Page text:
Cell & Molecular Biology Program Event
Dr. Christian Jordan
Cellular and Molecular Biology
University of Vermont
DNA Repair, Replication, and Recombination in Bacteriophage T4
Tuesday November 13th, 2012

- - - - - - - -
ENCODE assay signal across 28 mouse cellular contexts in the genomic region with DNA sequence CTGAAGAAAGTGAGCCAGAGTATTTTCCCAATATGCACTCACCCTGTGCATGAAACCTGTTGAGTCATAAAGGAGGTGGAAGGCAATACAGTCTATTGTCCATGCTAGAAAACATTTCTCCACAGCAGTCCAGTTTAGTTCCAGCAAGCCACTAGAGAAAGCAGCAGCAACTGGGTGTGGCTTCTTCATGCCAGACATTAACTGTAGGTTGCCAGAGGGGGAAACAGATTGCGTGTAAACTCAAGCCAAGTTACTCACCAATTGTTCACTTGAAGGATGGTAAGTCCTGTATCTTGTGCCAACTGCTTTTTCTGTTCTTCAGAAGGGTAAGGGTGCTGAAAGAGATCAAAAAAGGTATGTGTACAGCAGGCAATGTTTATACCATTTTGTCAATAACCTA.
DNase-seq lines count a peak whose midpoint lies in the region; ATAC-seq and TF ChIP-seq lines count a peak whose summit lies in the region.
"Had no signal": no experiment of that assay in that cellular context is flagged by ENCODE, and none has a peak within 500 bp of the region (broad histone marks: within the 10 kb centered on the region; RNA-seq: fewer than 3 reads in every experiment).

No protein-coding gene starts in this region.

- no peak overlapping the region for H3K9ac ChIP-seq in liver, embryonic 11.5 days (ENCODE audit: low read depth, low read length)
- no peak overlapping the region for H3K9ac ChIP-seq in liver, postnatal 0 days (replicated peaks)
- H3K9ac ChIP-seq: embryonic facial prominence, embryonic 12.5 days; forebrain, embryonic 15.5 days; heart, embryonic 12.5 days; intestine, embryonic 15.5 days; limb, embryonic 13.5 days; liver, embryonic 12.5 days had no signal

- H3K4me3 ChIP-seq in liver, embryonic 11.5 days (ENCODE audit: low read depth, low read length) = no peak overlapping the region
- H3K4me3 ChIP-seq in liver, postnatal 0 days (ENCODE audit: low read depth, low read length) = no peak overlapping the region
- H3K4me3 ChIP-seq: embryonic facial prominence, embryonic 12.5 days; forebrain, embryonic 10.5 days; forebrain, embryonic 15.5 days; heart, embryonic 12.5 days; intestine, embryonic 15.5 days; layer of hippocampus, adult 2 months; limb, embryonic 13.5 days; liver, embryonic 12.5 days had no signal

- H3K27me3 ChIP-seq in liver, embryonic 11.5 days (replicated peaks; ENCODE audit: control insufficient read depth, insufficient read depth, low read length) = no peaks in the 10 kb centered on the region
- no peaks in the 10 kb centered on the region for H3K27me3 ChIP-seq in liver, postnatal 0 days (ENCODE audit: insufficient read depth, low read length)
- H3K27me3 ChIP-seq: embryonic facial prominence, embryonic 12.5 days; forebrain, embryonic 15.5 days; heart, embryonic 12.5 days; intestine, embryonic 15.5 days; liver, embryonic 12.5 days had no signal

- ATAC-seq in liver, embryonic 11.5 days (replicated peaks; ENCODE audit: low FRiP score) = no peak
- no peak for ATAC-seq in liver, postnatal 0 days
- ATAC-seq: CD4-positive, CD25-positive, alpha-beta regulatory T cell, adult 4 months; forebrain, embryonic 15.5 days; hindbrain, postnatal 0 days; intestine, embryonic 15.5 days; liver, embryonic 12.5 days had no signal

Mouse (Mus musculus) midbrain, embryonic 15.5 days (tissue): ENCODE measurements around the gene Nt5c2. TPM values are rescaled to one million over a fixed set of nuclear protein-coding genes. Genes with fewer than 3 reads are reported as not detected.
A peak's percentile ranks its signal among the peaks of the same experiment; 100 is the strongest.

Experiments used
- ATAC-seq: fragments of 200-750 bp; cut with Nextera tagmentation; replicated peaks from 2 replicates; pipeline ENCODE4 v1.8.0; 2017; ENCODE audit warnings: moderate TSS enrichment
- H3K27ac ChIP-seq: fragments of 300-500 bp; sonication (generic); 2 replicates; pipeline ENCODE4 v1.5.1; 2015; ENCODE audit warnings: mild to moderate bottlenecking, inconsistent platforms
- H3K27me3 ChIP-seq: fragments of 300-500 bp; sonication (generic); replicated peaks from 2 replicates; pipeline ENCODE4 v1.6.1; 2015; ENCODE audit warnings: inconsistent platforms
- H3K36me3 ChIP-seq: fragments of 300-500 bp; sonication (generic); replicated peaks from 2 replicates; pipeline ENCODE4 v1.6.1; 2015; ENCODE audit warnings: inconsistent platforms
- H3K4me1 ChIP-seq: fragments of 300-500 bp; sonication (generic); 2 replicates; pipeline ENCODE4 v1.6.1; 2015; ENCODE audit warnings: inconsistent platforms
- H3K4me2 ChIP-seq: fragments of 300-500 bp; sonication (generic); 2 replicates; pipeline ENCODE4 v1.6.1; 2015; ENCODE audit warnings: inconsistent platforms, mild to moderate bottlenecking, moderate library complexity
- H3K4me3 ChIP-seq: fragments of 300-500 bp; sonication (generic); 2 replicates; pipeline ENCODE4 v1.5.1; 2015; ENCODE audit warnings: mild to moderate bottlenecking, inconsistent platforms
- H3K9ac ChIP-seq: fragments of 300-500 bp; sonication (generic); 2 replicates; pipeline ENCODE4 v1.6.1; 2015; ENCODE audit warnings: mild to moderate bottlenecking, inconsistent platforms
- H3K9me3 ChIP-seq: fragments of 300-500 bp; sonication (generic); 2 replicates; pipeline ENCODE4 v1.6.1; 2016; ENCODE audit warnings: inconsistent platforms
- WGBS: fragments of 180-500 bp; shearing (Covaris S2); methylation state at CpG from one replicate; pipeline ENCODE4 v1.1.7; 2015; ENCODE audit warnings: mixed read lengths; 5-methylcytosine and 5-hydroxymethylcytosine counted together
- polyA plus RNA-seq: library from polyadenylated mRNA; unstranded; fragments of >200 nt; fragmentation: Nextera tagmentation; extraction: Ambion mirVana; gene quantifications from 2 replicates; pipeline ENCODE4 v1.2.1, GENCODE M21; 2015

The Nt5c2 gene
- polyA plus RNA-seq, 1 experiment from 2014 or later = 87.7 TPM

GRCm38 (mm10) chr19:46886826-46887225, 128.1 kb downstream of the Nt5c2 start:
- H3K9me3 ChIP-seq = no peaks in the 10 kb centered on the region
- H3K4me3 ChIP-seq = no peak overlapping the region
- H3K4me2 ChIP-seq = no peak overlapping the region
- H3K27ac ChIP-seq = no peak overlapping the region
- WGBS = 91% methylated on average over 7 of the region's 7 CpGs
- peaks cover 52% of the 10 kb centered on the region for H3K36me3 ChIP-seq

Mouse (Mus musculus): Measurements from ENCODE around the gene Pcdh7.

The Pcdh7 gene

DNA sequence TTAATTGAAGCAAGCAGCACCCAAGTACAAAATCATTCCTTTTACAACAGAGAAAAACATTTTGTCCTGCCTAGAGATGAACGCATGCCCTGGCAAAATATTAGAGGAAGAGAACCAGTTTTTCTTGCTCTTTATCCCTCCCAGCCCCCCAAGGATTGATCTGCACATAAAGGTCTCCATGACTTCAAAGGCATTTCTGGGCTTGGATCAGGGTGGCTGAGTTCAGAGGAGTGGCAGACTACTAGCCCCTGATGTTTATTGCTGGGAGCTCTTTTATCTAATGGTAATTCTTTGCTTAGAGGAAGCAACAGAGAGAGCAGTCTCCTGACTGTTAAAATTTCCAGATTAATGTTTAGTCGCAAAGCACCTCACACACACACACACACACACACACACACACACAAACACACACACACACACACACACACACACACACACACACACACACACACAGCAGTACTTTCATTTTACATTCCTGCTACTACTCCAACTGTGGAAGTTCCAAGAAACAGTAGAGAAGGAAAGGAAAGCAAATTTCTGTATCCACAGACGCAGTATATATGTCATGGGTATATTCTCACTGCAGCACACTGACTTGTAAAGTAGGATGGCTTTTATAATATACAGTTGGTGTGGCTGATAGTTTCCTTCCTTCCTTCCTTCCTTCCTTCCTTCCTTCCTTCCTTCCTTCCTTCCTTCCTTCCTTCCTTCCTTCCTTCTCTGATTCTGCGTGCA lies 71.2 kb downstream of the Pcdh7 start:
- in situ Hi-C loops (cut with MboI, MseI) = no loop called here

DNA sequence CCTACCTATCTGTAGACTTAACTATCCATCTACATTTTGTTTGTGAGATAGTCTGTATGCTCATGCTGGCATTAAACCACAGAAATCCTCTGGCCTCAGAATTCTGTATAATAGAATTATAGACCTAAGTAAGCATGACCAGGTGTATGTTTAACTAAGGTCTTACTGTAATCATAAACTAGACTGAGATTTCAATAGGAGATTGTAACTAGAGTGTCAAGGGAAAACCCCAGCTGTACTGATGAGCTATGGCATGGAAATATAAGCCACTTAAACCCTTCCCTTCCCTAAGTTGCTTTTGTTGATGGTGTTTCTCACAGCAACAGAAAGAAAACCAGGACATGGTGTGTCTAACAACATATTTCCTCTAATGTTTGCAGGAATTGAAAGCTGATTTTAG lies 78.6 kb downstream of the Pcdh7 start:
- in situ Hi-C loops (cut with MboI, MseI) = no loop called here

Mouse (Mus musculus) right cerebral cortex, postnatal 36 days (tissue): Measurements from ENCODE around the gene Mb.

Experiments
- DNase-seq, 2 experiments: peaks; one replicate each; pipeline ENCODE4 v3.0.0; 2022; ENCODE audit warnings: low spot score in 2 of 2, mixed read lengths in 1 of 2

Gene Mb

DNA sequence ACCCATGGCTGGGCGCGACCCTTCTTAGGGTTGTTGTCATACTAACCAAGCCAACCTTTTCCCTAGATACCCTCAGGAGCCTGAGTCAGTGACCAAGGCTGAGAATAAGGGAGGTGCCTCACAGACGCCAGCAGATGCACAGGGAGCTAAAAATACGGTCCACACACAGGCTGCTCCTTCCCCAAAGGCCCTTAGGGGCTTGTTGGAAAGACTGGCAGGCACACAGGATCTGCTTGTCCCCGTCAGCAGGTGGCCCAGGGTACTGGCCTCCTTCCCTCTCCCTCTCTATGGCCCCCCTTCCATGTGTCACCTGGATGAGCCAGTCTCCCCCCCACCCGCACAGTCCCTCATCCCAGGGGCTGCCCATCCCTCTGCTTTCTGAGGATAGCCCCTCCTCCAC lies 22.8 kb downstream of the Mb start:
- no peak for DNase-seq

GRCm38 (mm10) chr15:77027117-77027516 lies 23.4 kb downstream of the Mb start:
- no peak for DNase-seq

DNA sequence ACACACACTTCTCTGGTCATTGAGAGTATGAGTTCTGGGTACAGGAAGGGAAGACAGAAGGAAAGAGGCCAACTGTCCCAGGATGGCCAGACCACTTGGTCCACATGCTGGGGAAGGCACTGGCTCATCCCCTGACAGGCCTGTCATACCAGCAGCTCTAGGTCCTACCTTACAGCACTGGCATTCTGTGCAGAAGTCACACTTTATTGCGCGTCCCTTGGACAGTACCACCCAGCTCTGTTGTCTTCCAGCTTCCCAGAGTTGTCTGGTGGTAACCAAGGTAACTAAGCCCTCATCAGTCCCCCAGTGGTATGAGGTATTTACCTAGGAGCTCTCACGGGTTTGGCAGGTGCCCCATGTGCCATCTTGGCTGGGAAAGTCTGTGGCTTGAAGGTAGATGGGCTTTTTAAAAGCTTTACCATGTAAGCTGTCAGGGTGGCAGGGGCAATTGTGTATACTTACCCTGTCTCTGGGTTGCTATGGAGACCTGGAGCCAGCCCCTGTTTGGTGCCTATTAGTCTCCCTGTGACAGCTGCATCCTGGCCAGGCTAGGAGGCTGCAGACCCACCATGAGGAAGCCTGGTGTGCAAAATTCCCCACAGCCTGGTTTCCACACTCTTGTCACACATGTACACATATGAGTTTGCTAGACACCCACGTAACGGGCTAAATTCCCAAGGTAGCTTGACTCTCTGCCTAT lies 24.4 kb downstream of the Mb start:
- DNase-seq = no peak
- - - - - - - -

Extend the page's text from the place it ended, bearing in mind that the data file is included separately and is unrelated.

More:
Dda, one of three helicases encoded by bacteriophage T4, has been well-characterized biochemically but its biological role remains unclear. It is thought to be involved in origin dependent replication, anti-recombination, and recombination repair. The Gp32 protein of bacteriophage T4 plays critical roles in DNA replication, recombination, and repair by coordinating protein components of the replication fork and by stabilizing ssDNA. Previous work demonstrated that stimulation of DNA synthesis by Dda helicase appears to require direct Gp32-Dda protein-protein interactions and that Gp32 and Dda form a tight complex in the absence of ssDNA. Here we characterize the effects of this complex through changes in the duplex DNA unwinding and ATPase activities of Dda helicase in the presence of different variants of Gp32 and different DNA repair and replication intermediate structures. Results show that complex formation can be enhancing or inhibitory, depending on the Gp32 domain seen by Dda, and that the effect requires a minimum DNA unwinding length in order to be observed. These and other results indicate that Gp32 affects helicase assembly and translocation on ssDNA that forms on replication and recombination intermediates, which suggest a mechanism for the regulation of recombination-dependent DNA replication. Helicase activation results in increased turnover of ATP, suggesting a higher rate of ATPase-driven translocation. Evidence suggests that Dda may overcome protein blocks on DNA only in the presence of a Gp32 variant, a capability that could be important for the restart of stalled replication forks.